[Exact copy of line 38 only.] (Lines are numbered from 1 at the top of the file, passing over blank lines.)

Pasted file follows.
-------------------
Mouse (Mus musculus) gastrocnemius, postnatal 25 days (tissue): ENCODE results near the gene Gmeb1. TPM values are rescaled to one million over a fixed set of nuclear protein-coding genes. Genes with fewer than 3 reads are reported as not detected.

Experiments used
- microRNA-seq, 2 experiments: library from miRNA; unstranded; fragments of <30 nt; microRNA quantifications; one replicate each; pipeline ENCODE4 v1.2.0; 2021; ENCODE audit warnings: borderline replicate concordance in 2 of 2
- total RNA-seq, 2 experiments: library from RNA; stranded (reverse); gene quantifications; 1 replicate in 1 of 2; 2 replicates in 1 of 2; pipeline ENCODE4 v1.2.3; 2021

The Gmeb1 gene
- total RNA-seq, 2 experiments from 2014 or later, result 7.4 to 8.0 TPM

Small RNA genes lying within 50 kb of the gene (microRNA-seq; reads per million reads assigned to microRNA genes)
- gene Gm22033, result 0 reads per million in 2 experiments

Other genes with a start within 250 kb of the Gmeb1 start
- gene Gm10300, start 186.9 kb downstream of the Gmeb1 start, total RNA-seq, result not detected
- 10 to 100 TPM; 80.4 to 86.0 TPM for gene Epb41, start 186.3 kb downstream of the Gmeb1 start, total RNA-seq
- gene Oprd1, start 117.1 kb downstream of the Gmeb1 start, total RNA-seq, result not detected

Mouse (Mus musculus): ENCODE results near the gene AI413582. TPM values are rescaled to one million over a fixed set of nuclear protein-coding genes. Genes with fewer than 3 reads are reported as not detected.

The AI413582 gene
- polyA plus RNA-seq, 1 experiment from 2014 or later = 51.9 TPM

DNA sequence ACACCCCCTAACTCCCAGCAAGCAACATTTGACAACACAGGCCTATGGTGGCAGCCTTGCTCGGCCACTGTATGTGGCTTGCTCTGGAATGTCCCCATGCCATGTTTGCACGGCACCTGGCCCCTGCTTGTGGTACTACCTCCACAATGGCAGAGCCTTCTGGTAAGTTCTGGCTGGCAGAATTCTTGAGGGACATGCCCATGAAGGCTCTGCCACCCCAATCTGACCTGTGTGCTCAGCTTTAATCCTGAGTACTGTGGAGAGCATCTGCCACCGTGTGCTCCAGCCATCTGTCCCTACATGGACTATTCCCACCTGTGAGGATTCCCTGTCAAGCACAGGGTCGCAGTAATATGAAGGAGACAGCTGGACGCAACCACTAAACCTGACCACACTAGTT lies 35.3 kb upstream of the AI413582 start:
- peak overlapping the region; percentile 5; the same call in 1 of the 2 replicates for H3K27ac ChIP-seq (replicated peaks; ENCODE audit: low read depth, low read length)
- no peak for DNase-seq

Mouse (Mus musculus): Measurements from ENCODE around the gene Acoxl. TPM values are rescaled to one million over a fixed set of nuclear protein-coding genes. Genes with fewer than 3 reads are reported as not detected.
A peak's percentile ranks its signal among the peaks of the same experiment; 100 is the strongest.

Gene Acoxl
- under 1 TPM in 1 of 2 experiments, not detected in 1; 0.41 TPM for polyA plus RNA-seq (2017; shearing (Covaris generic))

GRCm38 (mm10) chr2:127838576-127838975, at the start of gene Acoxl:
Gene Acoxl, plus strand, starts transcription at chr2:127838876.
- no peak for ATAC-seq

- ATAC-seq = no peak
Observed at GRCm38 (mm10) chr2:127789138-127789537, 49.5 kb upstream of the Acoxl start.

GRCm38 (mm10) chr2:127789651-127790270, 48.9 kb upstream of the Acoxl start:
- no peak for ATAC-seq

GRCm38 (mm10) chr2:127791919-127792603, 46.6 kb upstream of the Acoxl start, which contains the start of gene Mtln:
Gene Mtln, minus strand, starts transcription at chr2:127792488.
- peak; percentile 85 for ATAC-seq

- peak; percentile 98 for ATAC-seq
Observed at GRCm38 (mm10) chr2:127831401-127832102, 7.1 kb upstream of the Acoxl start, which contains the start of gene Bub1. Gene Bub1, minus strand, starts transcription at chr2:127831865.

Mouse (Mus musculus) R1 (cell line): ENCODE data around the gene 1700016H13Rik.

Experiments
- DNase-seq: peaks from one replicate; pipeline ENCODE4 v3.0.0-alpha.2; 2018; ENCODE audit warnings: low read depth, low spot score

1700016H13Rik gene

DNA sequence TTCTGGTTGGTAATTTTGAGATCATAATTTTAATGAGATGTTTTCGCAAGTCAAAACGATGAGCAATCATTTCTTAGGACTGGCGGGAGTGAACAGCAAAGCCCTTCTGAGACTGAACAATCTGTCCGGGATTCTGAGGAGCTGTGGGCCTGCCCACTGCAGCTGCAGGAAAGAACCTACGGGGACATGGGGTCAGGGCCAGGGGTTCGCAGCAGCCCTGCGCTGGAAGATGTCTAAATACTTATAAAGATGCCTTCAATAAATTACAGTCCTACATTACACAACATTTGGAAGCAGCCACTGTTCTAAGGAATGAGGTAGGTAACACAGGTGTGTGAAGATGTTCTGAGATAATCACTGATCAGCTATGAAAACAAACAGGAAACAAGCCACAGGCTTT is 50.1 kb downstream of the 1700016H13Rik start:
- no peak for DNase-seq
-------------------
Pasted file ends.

1700016H13Rik gene